Thinking Outside The Box About Existence.

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I have been thinking out of the box and I have come to the conclusion that something cannot exist without consuming something else. I know this sounds really wacky (for want of a better phrase :)) which is why I posted this in the Quantum forum, lol.

We know plants consume nutrients and use photosynthesis to exist. We know bacteria consume at the microscopic level in order to exist. We can also assume for something to appear into existence the appropriate surroundings must be in place prior to existence. So the fundamental question arises in my mind, what do the lepton family consume and what are the pre-existing conditions that need to exist for a lepton (for example the electron) to appear?

I do not subscribe to the hypothesis that electrons appear into nothingness, this to me seems worthy of ridicule, not wanting to upset anyone o:). If the lepton appears into nothingness one might reach the assumption, like I have, that the elementary particle must exist by consuming and/or ejecting space itself creating tiny ripples in space. In theory it could be these very ripples that give us the fractals we see in everyday nature. We might even assume that the proton exists using a similar but opposite method?

I would appriciate any thoughts\ideas on this matter, I have more on this I would like to post but wanted some opionions first.

Kindest regards

:)
 

SpectraCat

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I have been thinking out of the box and I have come to the conclusion that something cannot exist without consuming something else. I know this sounds really wacky (for want of a better phrase :)) which is why I posted this in the Quantum forum, lol.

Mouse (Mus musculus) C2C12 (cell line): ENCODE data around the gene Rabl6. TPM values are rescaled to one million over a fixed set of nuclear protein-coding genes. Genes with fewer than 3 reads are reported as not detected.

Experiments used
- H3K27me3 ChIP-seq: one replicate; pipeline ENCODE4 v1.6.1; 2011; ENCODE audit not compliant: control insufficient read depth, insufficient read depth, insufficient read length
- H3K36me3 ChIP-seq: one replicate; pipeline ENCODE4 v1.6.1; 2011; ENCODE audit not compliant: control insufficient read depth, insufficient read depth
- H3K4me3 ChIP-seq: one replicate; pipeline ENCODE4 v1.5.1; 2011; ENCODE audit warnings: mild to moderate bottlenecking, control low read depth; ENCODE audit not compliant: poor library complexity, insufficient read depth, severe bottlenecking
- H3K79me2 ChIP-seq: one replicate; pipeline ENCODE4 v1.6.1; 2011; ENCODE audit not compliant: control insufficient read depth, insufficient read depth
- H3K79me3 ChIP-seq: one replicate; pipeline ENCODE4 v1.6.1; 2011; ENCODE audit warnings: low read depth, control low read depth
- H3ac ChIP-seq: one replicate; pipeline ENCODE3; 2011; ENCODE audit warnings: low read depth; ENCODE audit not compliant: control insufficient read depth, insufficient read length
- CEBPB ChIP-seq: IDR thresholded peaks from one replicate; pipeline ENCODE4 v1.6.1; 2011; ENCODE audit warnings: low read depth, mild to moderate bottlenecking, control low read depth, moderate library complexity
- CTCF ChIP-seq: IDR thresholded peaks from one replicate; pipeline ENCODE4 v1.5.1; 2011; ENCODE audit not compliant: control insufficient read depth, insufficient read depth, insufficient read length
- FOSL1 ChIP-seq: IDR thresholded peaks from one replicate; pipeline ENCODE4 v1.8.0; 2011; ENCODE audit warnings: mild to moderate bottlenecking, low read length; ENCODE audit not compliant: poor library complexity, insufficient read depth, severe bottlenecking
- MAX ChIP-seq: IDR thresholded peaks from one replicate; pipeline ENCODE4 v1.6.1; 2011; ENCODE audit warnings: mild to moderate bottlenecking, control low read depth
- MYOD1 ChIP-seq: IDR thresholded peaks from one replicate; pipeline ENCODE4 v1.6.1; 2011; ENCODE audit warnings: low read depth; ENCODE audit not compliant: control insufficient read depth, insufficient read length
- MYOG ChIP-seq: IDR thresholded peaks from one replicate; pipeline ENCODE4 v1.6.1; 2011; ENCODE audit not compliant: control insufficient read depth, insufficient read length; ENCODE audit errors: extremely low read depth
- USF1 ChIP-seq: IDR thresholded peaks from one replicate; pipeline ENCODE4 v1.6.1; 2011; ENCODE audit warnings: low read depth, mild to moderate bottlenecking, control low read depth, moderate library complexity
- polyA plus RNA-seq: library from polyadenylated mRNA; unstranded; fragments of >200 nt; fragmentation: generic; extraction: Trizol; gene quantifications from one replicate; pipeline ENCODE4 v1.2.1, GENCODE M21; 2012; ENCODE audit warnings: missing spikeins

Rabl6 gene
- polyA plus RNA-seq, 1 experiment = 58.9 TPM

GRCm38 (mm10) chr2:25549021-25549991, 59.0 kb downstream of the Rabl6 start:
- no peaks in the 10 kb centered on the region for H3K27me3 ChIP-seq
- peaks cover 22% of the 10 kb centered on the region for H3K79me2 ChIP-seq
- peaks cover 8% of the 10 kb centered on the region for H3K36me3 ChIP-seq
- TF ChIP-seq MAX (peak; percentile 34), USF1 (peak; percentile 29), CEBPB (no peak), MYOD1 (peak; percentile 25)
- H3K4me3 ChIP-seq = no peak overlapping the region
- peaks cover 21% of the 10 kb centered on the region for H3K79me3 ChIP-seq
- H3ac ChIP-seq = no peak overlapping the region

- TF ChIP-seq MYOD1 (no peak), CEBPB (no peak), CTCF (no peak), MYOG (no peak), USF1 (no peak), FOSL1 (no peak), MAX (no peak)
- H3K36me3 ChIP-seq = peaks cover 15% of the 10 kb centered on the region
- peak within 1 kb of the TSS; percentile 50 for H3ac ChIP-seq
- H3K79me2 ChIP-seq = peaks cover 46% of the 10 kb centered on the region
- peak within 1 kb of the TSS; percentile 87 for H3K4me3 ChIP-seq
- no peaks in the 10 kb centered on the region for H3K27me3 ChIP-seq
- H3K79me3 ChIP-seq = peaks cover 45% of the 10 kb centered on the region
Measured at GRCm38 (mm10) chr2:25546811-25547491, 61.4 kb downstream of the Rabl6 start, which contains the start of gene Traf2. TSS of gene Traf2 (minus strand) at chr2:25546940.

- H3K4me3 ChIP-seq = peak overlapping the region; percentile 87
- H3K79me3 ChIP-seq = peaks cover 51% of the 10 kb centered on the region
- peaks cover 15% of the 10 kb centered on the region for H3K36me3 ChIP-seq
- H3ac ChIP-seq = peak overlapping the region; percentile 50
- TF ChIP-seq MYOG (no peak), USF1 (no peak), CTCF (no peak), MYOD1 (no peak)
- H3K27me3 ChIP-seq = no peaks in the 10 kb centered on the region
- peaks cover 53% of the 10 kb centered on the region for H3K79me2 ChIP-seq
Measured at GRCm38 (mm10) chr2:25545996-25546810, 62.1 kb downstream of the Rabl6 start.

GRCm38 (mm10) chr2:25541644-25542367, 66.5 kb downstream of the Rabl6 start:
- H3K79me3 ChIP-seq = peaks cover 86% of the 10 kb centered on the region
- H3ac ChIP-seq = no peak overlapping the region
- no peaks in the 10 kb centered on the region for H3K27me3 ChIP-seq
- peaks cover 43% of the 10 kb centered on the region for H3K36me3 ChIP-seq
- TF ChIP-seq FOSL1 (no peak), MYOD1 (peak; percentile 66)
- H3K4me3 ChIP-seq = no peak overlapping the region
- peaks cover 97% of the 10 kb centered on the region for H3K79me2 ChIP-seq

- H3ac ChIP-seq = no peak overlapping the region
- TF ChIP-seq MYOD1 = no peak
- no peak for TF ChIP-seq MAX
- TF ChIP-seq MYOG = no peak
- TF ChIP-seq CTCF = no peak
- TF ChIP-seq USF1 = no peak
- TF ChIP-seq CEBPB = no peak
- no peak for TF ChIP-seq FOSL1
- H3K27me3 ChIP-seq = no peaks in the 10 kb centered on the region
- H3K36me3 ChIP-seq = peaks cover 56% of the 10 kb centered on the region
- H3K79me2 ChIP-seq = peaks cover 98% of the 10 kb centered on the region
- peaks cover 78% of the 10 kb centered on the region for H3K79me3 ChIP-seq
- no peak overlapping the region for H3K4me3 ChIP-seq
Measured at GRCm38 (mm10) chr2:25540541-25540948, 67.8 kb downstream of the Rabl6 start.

We know plants consume nutrients and use photosynthesis to exist. We know bacteria consume at the microscopic level in order to exist. We can also assume for something to appear into existence the appropriate surroundings must be in place prior to existence. So the fundamental question arises in my mind, what do the lepton family consume and what are the pre-existing conditions that need to exist for a lepton (for example the electron) to appear?

I do not subscribe to the hypothesis that electrons appear into nothingness, this to me seems worthy of ridicule, not wanting to upset anyone o:). If the lepton appears into nothingness one might reach the assumption, like I have, that the elementary particle must exist by consuming and/or ejecting space itself creating tiny ripples in space. In theory it could be these very ripples that give us the fractals we see in everyday nature. We might even assume that the proton exists using a similar but opposite method?

I would appriciate any thoughts\ideas on this matter, I have more on this I would like to post but wanted some opionions first.